That’s not going to happen for Terry unless almost everything that can go well does go well. It didn’t go well on July 22. Later, once Parnell got done delivering his worst outing since returning from Tommy John and Nieuwenhuis took borderline strike three and Plawecki failed to check a swing on ball four, the manager took (in contrast to David Frye’s version of Nixon) both the responsibility and the blame for all that went awry. It was his call to ride Parnell into the ground, so yeah, sure, fall on that sword, toss yourself on that that grenade, own that unfortunate decision, but I honestly felt bad for Terry at that moment.
This man, 66 years old; never winning anything anywhere in a big league managerial career that dates back more than two tumultuous decades; pushing and pushing and pushing this boulder of a team uphill for five years; gets them within six outs of one of game from first place; ready to take two of three from their de facto blood rival….and here comes the boulder rolling briskly downhill, flattening him, flattening his team, flattening the bejeesus out of whatever hopes, dreams and good mood we’d gathered together on the heels of making up crucial ground on July 21.
Parnell threw. Nieuwenhuis took. Plawecki swung. The Mets lost. But Collins had to make like it was all his fault.
The afternoon was edging toward something special, one of those day games you get to caress through the evening, go to sleep with smiling and wake up thinking about giddy that another game will follow tonight. There’s no big win quite like a big matinee win against the team you need to beat. It’s straight out of 1969, for Gil’s sake. Personally, I was dying to trot out the Durocherisms. Hey, Matt, were those the real Nationals we saw out there today? Williams would have given us his big, blank stare and tell us he approached today like every day, every day is equally important, we can’t get too up or too down, now choose sides for dodgeball. Collins, had the Mets won, might have shown a few teeth and emitted a little less melancholy.
Of course we’ll all get over it if we so choose. Baseball is made of far too much resilience to leave us flat. Thursday Terry will don a baseball cap, which is the only thing he looks right in. He’ll seem tortured but speak in platitudes tomorrow afternoon before skedaddling spiritedly to the home dugout to watch his players stretch. They’re stretching all right. Their feet are hammered into the ground yet the stars twinkle almost within their grasp. Almost. Somebody in the counting house needs to spring for a stepladder. We’ll see if somebody does. We, the fans, will repeatedly bounce back, unless we’re determined to show how immune we are to the charms of a decided underdog that is slated to throw itself to lions named Kershaw and Greinke.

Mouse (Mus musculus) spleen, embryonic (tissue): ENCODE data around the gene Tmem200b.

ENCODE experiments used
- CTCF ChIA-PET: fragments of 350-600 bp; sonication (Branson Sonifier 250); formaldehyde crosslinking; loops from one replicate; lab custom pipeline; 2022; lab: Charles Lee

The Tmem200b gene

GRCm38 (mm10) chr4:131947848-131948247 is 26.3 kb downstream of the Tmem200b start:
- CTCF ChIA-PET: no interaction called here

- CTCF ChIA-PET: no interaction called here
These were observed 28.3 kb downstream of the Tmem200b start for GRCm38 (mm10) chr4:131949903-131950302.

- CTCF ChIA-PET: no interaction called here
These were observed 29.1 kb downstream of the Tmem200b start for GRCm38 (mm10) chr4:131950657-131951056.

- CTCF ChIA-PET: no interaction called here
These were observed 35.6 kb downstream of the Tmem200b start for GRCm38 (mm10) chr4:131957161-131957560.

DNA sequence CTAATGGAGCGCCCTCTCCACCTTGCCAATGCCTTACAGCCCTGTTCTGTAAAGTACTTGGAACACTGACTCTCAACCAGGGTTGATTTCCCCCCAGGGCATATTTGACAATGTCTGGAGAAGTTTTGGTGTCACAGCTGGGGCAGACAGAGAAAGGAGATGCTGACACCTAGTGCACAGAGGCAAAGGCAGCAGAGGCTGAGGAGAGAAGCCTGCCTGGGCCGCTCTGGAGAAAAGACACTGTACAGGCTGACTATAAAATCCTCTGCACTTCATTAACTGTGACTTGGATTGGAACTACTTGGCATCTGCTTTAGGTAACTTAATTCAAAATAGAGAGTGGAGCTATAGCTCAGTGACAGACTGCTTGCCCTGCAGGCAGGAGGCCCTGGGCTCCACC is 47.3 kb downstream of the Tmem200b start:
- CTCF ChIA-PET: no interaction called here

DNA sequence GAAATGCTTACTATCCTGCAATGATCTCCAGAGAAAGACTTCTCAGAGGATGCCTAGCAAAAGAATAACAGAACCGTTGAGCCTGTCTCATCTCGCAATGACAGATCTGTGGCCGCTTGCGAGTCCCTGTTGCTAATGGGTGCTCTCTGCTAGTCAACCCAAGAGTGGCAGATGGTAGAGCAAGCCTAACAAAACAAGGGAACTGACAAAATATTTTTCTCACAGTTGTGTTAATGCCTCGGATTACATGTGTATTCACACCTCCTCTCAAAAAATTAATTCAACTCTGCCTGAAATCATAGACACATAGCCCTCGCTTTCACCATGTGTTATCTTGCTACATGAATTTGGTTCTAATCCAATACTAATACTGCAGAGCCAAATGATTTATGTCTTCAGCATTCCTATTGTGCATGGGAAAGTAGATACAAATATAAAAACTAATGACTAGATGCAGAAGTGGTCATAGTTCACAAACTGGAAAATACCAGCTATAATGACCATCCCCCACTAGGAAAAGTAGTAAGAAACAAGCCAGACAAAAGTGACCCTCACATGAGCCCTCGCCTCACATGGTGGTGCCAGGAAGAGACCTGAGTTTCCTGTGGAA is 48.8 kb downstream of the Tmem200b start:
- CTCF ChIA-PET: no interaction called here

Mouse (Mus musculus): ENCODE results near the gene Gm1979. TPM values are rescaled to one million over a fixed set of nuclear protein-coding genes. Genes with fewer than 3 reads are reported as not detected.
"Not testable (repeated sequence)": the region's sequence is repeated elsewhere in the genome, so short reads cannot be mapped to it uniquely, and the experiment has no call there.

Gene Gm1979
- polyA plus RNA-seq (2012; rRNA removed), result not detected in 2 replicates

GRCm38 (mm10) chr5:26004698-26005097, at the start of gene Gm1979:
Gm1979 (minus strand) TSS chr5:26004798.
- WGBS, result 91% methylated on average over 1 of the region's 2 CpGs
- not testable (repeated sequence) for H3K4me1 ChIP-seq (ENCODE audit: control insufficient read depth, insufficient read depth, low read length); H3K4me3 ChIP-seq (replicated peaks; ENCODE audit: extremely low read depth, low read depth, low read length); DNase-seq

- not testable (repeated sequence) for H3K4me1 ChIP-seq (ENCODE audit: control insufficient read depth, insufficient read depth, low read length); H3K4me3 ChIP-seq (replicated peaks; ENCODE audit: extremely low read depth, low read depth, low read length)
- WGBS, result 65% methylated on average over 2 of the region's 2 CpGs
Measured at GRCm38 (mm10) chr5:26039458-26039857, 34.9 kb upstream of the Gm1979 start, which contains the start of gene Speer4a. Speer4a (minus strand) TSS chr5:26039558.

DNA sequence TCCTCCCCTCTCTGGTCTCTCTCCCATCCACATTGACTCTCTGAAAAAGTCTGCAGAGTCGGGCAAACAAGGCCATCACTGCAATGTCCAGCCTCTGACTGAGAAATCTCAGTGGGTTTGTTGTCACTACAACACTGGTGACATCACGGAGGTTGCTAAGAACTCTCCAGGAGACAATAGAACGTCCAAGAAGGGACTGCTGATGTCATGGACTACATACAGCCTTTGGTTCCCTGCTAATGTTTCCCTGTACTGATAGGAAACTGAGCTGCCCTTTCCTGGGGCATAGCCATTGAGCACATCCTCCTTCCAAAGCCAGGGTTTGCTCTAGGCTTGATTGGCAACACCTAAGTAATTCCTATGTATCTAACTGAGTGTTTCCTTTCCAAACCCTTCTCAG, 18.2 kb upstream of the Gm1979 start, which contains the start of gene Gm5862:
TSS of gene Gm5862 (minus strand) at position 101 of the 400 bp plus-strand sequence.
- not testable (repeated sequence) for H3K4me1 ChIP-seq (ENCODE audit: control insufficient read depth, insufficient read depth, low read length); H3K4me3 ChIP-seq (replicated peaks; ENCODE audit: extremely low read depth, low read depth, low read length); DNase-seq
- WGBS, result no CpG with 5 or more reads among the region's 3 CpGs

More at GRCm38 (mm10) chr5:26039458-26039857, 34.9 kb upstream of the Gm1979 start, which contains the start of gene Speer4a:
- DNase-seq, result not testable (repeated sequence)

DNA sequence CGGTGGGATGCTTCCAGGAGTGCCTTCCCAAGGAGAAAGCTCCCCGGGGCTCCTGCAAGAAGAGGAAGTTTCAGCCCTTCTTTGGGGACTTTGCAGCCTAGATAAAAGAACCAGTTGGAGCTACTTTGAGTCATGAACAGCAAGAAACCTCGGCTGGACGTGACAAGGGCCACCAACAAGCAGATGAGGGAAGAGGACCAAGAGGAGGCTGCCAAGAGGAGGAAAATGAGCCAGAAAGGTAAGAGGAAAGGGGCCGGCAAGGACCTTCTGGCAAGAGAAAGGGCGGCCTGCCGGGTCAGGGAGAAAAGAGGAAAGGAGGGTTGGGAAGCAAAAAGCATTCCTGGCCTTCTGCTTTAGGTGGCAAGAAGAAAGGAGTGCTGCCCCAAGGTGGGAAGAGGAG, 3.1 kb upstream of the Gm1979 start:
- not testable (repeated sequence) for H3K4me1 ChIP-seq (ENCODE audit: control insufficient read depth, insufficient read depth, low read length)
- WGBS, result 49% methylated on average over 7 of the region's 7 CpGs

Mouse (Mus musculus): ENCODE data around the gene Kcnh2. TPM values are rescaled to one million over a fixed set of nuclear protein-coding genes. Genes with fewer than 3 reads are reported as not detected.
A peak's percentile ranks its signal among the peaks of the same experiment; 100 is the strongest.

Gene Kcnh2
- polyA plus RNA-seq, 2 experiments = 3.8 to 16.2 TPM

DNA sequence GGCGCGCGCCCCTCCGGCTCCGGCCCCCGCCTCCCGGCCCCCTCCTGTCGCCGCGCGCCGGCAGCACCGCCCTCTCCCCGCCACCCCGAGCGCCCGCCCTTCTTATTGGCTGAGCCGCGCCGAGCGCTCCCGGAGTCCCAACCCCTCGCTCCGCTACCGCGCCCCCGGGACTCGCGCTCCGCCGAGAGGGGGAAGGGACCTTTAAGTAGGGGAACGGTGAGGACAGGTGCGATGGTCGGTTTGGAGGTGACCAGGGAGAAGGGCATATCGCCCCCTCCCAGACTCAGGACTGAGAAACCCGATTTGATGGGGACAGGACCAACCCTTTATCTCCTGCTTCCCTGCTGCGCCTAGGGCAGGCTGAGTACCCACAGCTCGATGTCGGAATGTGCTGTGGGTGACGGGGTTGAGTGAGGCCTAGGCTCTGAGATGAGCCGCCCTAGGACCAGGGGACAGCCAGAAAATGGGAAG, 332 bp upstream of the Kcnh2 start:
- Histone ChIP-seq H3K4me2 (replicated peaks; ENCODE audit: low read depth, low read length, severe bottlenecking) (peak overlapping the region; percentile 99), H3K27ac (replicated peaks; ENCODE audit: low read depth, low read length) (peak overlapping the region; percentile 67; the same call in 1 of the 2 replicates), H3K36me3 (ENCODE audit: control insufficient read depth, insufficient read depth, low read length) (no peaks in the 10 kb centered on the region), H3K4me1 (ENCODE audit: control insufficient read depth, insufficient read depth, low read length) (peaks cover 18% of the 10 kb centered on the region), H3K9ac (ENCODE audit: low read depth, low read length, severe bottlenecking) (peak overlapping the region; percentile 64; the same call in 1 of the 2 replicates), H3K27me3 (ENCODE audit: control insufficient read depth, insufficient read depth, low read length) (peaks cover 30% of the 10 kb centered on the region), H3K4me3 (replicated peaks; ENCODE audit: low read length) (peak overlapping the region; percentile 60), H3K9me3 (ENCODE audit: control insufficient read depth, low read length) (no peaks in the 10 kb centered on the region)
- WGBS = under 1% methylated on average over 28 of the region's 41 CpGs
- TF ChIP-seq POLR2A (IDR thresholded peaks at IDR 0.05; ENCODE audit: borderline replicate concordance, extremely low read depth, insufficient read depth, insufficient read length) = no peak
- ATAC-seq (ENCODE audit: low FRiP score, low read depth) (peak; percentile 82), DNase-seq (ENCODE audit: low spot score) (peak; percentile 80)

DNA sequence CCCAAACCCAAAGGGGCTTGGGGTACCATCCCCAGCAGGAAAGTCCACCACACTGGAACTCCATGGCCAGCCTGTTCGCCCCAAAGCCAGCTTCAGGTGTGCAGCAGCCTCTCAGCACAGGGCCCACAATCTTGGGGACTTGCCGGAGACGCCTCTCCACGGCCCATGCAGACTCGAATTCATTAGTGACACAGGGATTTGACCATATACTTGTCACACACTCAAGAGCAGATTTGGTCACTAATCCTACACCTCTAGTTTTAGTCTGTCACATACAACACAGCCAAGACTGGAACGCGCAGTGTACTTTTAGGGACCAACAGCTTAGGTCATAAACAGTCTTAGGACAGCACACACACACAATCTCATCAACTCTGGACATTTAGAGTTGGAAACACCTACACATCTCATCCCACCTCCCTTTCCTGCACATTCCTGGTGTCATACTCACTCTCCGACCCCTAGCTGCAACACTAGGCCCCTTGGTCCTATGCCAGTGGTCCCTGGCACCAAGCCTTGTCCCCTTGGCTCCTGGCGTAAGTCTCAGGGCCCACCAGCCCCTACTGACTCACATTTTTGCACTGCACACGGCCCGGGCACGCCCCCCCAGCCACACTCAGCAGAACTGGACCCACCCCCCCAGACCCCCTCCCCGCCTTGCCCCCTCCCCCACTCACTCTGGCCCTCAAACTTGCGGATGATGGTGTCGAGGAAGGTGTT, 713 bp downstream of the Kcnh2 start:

We’re as more-than-moderately bothered as can be. But we lead with our heart, our chin and as little of our brain as we can spare. No, we don’t seek devastation, but to be in a position to be disappointed is far better than where we usually are on the eve of July 23, wholly unbothered because the Mets have already mostly gone away for the rest of the summer. I’m pretty sure the Mets, somewhere between 2009 and 2014 pioneered the concept of well-heeled New Yorkers basically taking August off.
But this year they’re still here, damn it. And so are we.
I wish the Mets weren’t already out of the pennant race.
They’re not. They’re two games out.
I wish the Mets weren’t always getting their brains beaten in by the Washington Nationals.
They haven’t. They’ve split eight games this season thus far, winning the one last night.
I wish the Mets weren’t always falling apart after the All-Star break.
They aren’t. They’re two and three and have a chance for a .500 trip.
I wish the Mets didn’t have to rely on total deadwood coming off their bench.
They didn’t, at least last night. Eric Campbell, who, granted, isn’t much of a player, got a huge pinch-hit to key Tuesday’s 7-2 win.
I wish for once that when the Mets take a tenuous lead that they could maybe add on to it.
They did. They tacked on four in the ninth to put last night’s game out of reach.
I wish the bullpen wasn’t always blowing it.
It isn’t. After Jacob deGrom threw his usual sparkling start, Jenrry Mejia and Bobby Parnell provided a solid bridge to Jeurys Familia. Both of them have been mostly terrific since returning.
I wish Terry wasn’t using Alex Torres every frigging night.
He isn’t. Alex Torres didn’t pitch last night.
I wish the Mets wouldn’t lose every close game they’re in.
They don’t. Not only did they pull away at the end last night but they pulled out an eighteen-inning nailbiter on Sunday. It was by no means aesthetically beautiful, but they did wind up with more runs than the Cardinals, which has to count for something. It does actually. It counts for a win.
I wish the Mets could play a meaningful game in late July.
They are. The game today is as big as any as they’ve played in seven years. Win it and they’re just one game out.
I wish the Mets wouldn’t be doomed if they lose the rubber game against the Nats.
They won’t be. Even a loss would put them only three back with more than two months to go. By not being swept, at the very minimum they stay afloat. They have a chance to do much more.
I wish the Mets would go out and get somebody.
Me too. They still might. I’m not holding my breath, but the trading deadline is nine days away and supposedly they’re talking to people. It’s not like anybody else has already made a deal since the break.
I wish the Mets would give me nothing to complain about.
No you don’t.